Recognizing an aspect of your life that needs to be improved is an achievement in itself. Getting aware of the problem is the first step toward the solution. And the next step is to set a goal that will help you get to your destination. Though setting a recovery goal isn’t too challenging, working to meet that goal could be. In addition, recovery goals are the foundation of your victory over addiction.
Everybody has a unique background, history, or reason for falling into the vicious pit of addiction. That’s why the goals you set for yourself during recovery will also be different from others. But how exactly will setting recovery goals for sobriety help you, and why are they important?
We have listed a few points flagging the significance of setting smart recovery goals. Let’s take a look.
The Importance Of Setting Goals For Sobriety
- Makes You Examine Yourself- To set a goal, you need to introspect about where you are currently, where you wanted to be and how you can reach there.
- Help In Thinking Positively- Setting a plan for sobriety will make you think of all the things that’ll positively influence you and help you to move towards a better life.
- Help To Find A Purpose- A person gets a purpose to improve, keep them from getting bored, and go back to the dark side.
- Makes You Focus On The Future- It helps you detach yourselves from your tumultuous past.
- Help You In Gaining Confidence- As you start working towards your goals, your progress towards sobriety will start filling you up with confidence.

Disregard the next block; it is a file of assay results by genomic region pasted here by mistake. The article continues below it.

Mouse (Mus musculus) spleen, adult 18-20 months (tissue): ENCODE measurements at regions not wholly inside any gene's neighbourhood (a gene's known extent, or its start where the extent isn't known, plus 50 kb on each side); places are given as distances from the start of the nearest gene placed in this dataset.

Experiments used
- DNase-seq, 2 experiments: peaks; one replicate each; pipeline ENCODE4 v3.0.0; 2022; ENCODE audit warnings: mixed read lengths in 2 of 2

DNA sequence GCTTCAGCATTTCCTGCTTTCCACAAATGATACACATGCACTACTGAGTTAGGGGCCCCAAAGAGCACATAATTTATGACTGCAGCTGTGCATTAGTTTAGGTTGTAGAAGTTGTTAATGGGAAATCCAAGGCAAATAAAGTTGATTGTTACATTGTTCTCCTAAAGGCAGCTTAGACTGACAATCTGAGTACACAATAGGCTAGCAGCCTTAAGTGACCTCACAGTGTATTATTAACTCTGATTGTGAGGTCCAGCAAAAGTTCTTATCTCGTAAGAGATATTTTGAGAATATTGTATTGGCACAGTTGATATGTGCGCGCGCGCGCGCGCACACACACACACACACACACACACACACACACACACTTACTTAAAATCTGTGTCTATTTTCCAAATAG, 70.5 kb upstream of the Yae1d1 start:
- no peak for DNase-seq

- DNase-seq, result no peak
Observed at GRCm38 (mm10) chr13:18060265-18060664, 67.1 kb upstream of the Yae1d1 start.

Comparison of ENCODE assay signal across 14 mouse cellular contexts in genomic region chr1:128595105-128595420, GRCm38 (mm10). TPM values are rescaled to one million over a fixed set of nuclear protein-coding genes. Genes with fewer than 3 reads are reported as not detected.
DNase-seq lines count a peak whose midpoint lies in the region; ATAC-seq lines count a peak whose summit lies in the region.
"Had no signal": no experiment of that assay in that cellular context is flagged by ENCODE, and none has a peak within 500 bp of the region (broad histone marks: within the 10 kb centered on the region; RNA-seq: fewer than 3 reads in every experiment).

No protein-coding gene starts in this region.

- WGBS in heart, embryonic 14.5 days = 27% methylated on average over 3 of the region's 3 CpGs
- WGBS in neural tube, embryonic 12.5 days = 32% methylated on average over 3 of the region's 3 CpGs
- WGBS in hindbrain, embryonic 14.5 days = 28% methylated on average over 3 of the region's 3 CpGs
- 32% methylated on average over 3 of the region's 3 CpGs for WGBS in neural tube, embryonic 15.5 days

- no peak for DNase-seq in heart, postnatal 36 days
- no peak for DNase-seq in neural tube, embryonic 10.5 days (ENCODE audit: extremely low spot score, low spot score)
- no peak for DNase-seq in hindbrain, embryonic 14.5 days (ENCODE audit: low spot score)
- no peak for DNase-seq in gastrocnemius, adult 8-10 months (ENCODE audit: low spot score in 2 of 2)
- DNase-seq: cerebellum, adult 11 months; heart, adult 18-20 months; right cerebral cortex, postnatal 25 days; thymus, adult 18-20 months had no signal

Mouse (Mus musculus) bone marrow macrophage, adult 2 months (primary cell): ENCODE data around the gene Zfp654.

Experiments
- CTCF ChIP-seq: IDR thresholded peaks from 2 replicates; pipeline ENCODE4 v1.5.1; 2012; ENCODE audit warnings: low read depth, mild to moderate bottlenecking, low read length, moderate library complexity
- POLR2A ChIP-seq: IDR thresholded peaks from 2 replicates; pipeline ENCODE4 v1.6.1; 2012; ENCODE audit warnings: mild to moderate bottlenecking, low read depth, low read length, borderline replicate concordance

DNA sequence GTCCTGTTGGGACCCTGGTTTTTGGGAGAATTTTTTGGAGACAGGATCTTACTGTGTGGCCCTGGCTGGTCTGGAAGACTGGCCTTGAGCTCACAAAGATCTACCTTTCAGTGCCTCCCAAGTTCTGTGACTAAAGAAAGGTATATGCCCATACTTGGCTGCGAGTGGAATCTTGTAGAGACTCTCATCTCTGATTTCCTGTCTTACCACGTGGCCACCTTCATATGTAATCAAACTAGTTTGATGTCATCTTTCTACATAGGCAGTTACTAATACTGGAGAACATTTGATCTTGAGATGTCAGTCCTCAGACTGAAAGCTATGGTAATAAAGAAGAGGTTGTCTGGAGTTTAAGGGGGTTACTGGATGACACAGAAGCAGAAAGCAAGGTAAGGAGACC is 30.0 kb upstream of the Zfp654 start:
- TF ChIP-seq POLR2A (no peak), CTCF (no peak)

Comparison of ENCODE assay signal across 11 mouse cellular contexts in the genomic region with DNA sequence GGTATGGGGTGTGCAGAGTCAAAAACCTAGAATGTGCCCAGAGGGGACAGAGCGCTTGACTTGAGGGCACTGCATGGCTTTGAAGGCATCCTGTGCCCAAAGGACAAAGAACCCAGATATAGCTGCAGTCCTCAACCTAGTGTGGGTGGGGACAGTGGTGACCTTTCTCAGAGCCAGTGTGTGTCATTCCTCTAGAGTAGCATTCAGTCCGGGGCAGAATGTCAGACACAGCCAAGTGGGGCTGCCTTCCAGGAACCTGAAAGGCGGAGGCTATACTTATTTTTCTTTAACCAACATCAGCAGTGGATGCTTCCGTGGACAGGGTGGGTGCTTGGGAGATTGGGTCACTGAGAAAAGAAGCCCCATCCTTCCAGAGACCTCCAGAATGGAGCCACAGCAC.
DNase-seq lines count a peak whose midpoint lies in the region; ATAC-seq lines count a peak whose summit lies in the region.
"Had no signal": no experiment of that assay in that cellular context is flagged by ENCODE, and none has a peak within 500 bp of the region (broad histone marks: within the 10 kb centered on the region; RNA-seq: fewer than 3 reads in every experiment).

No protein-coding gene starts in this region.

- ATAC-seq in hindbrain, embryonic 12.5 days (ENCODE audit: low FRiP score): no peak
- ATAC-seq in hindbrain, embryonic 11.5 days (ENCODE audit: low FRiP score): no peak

- It Motivates You- climbing steps of successfully achieving goals motivates you to keep on going.
- It Keeps You Engaged- when you focus on something, everything else becomes a mere distraction. And In the same way, when you would work to meet your recovery goals effectively, your negative thoughts would become mere distractions and would have little to no impact on you.
Now that you know why you need to set a recovery goal, let’s discuss how to set one.
How to Set a Goal for Sobriety
“Its Never Too Late To Be Who You Might Have Been”- George Elliot
Regrets related to the past are heavy to carry. That’s why instead of regretting, you should focus on a better future that you can achieve through consistent improvement. And setting recovery goals for sobriety will surely take you on the path of consistent progress. Starting with a small and seemingly easy goal is the key to it.
Now, the process is pretty simple if you're thinking about how you should start with goal setting. It requires you to focus on the five parameters popularly abbreviated as SMART. It stands for Specific, Measurable, Achievable, Relevant, and Time-bound.
- Specific- The goal you set for recovery should be small and precisely specific. The specificity of your goal will take you away from the abstractness and make it measurable.
- Measurable- It should be measurable as then keeping a record would be easy, and whenever you would look back to it, you would get a clear image of the hard work and determination you had put in it to achieve those.
- Achievable- your goals should be doable and not just hard to accomplish wishful thinking. Achieving each will motivate you to move further to the next goal and keep going.
- Relevant- keep your goals closely related to the purpose. Set a goal that would contribute to taking you close to the objective of your goals, i.e., sobriety.
Time-Bound- A goal without a timeline is just a wish. However, a goal with a timeline keeps the vigor of the plan of action intact.
Follow a Reward System for Achieving Goals
To achieve a giant objective, we break it down into smaller goals. And every goal has a purpose. Though those purposes act as a reward marking the success of achieving those goals with something tangible works wonderfully. As a tangible reward, you can mark your victory with AA Recovery jewelry from Doing It Sober. It has a message of support or encouragement. It can be worn as a reminder of the person's commitment to sobriety. Recovery jewelry can be given by friends or family members, or the person can purchase it for himself as a mark of completing his goals.